It always amazes me how attached we get to animals…while we use them mostly for food, we still end up becoming extraordinarily attached when it comes to our pets. And early this morning we lost our little buddy. His name was J.B., which contrary to those who believe it had something to do with Jim Beam, was short for “Jungle Beast,” front part “Fierce.” He received that name, if I remember correctly, the first time he ran in terror from a spider in the bathroom.
Little sucker was, at least seemingly, fine until last Monday. While he did have a bout of something last month that resolved quickly, he’d been “normal” (assuming that word can ever be used about a cat) until then. Granted, he didn’t chase Martians as often as he used to, but then he was getting up there, and like me not quite as active as he was a decade ago. More, including the obligatory photos, after the jump.
Last Sunday, he seemed perfectly fine. 10:30 pm or so he started his nightly ritual, following me around screaming for his dinner (it was the convention that he got his wet food feeding at 11:00pm – he had all the dry he wanted in his bowl all day, and frankly he snacked on cat treats and human mealtime donations all day long). Monday morning, he seemed tired and stayed in bed longer than usual – ok, let me rephrase, he didn’t get up for his litter-box-and-drink break between naps at his usual time. He burrowed himself under the covers of our bed (his routine was to sleep on top of the covers), and by Monday evening I was wondering why he didn’t get out. By 11:00 pm Monday, I was becoming concerned, and by 12:30 am Tuesday morning when we still didn’t hear anything from him about dinner, I was flat-out worried.
Tuesday morning he went to the vet’s; had a fever, was listless, a bit dehydrated, a staggering gait, and low blood sugar, so they decided to keep him overnight with some hydration and antibiotics. Since they were managing him, I was able to go down to Washington D.C., although it was a little odd not to be bugged at 11 for dinner.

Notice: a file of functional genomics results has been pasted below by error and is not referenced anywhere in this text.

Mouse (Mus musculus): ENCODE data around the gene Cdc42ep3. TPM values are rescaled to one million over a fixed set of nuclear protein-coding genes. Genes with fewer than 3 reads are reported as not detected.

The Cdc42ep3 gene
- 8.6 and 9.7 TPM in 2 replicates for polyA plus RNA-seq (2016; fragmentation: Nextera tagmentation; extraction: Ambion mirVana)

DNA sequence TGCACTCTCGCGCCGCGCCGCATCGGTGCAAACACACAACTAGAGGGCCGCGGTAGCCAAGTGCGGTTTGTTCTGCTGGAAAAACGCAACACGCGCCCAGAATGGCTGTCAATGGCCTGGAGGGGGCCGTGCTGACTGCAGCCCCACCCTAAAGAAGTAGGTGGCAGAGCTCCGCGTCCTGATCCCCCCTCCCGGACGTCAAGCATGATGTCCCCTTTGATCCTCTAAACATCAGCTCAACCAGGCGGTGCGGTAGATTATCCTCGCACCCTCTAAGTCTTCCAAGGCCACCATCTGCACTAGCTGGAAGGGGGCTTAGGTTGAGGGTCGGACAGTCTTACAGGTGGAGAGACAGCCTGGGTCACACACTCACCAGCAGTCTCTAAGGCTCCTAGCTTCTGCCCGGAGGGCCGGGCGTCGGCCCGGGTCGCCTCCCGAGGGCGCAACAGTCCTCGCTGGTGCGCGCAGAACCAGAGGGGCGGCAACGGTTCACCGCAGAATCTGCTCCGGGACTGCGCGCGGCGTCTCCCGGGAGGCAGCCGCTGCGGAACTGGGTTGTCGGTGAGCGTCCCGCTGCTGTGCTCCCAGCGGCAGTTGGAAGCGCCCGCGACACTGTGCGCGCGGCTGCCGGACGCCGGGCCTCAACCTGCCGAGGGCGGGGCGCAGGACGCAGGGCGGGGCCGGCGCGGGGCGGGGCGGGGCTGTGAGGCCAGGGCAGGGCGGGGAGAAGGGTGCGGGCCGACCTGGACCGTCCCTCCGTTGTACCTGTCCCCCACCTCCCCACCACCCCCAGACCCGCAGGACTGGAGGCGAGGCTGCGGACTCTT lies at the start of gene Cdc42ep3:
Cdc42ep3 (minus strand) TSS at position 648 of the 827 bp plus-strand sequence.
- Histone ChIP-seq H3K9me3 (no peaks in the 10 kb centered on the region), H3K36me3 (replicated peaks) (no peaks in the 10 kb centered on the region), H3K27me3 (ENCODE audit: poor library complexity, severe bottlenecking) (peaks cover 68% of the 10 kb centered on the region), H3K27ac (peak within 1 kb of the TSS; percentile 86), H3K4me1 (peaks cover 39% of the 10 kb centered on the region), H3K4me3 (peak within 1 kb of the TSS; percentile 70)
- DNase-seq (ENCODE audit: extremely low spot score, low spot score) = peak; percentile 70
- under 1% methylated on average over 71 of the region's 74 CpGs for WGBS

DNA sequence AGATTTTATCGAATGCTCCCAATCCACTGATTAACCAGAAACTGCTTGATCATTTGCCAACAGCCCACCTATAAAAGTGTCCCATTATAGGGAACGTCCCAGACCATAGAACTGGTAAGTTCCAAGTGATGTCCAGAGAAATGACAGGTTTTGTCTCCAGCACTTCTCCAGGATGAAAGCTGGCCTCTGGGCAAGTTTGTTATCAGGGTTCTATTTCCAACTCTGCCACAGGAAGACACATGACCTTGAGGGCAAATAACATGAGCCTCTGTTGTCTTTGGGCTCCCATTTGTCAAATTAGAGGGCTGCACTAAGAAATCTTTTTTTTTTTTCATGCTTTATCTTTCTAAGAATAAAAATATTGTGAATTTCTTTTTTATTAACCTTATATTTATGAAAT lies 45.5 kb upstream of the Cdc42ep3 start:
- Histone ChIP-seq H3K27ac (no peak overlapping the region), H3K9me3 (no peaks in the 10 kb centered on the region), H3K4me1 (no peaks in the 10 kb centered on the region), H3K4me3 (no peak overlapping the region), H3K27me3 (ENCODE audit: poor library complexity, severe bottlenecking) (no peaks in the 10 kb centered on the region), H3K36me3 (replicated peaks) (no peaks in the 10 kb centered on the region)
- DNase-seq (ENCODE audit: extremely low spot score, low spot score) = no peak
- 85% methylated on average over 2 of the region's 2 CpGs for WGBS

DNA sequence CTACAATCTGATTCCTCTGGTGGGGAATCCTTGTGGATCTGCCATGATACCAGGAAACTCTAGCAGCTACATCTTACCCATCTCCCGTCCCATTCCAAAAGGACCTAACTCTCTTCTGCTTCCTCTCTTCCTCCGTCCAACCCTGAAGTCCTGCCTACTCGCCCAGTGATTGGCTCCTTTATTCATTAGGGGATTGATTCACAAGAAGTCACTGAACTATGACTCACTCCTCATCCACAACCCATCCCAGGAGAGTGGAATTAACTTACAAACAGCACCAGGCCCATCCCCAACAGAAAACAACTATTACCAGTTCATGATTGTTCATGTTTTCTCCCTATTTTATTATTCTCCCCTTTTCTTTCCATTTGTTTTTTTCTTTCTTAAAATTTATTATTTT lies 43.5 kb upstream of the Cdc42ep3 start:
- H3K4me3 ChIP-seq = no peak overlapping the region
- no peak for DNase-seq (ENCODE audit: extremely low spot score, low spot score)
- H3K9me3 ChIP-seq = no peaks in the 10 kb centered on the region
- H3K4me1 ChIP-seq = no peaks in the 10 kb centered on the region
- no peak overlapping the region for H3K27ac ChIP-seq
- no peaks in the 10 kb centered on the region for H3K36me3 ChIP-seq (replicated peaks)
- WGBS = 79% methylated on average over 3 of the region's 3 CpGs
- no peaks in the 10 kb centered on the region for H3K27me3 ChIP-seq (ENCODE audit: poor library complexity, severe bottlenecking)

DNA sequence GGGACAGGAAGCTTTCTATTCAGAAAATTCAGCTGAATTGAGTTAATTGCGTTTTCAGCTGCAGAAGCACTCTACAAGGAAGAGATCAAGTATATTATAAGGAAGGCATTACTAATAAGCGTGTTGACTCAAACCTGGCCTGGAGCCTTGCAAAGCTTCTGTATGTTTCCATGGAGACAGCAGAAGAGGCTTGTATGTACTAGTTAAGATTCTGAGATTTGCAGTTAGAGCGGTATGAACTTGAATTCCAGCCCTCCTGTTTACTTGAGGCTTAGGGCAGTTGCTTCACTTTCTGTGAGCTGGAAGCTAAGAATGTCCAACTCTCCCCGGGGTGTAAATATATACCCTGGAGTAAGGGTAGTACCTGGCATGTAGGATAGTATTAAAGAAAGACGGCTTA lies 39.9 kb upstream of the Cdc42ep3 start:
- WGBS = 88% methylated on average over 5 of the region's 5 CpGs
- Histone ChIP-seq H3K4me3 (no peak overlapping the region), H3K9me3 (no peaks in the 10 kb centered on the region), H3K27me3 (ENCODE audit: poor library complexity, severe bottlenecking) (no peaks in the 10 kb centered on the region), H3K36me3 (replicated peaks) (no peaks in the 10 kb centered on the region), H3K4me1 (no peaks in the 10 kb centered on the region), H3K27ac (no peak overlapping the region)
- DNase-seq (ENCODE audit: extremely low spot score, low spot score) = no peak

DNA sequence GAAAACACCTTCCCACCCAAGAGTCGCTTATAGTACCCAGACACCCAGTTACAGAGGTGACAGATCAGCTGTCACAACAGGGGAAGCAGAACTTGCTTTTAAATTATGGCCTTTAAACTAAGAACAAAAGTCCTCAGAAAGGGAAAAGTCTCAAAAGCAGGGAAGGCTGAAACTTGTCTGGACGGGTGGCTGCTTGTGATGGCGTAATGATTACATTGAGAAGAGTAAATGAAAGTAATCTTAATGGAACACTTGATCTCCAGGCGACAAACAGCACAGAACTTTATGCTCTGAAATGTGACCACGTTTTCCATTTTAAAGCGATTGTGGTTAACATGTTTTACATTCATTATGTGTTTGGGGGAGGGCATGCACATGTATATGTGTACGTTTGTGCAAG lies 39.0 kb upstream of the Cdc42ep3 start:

Wednesday, we received a call from the vet telling us he had taken a turn for the worse; he was not regulating his temperature, and even with a glucose IV his blood sugar levels were low. Last evening, after Katie came home from school, we went up to visit him and discuss his condition with the doctor…it was painfully clear to me that he wasn’t going to get over this one, and the physicians were actually a little confused as to what would cause the low temperature (around 95-degrees with a heating pad) and the low blood sugar (as a non-medical-professional, I can’t figure out where the energy produced by the breakdown of sugar was going, since it clearly wasn’t to movement or temperature regulation).
After consulting with the physician, the three of us, and yes, “we” included Katie since J.B. was her “older brother,” decided to bring him home and make him comfortable for whatever time he had left. We planted him in bed under the heated blanket, on top of a small heating pad set very low and “blue pads” all around; we were able to raise his core temp to 101-102 between the heating blanket and our body heat. We made a makeshift mount for his IV bag above the bed, and ended up using diapers to keep him comfortable (he would become agitated when his bladder let go…little guy hated having his fur wet, and being on his death-bed didn’t mean he was going to put up with that).
He slept fitfully between us, and early this morning, started to moan softly and have difficulty breathing. Annie and I stroked him gently, as his body shuddered with a mild seizure, and then his breathing slowed, and stopped.
I’m not sure what I think about all this; I mean, of course, I’m sad that my little buddy is gone, and I’m even sad I won’t be annoyed by his constant crying in the evenings for his dinner. But on the other hand, he lived a good long life (outliving his siblings, at least those I know about), and was pretty healthy until the last three days of his life…even then, he didn’t seem to be in much pain, and he didn’t need to die alone in a sterile veterinary hospital with a water bottle his only comfort. Not that I’m a big fan of dying, understand, but if I could choose a way to die, this doesn’t seem the worst choice one could make.
Still, he was a knucklehead who could infuriate or amuse, depending on his mood (and mine), and I am going to miss him terribly. A few photos – as always, click the thumbnail for a larger version…[gallery:6]
If I can find it, I’ll edit this post with the first photo of J.B. we ever took…his six-week-old flea dip. Poor thing looked like a drowned rat, and I’m pretty sure he decided then and there he had been kidnapped by a couple of morons who didn’t know better than to wet a cat…
Edit: My desire for accuracy in all things requires me to point out that the analog picture to which I refer above is not the first photo I took of J.B. When we drove to Ohio to pick him up (it is a long story I will cheerfully explain sometime, when I tell the backstory of Pixel), I took photographs of the four brothers playing in a large kennel, and running around on Rebecca’s floor. Those were the first pics, the ones at home were the following day.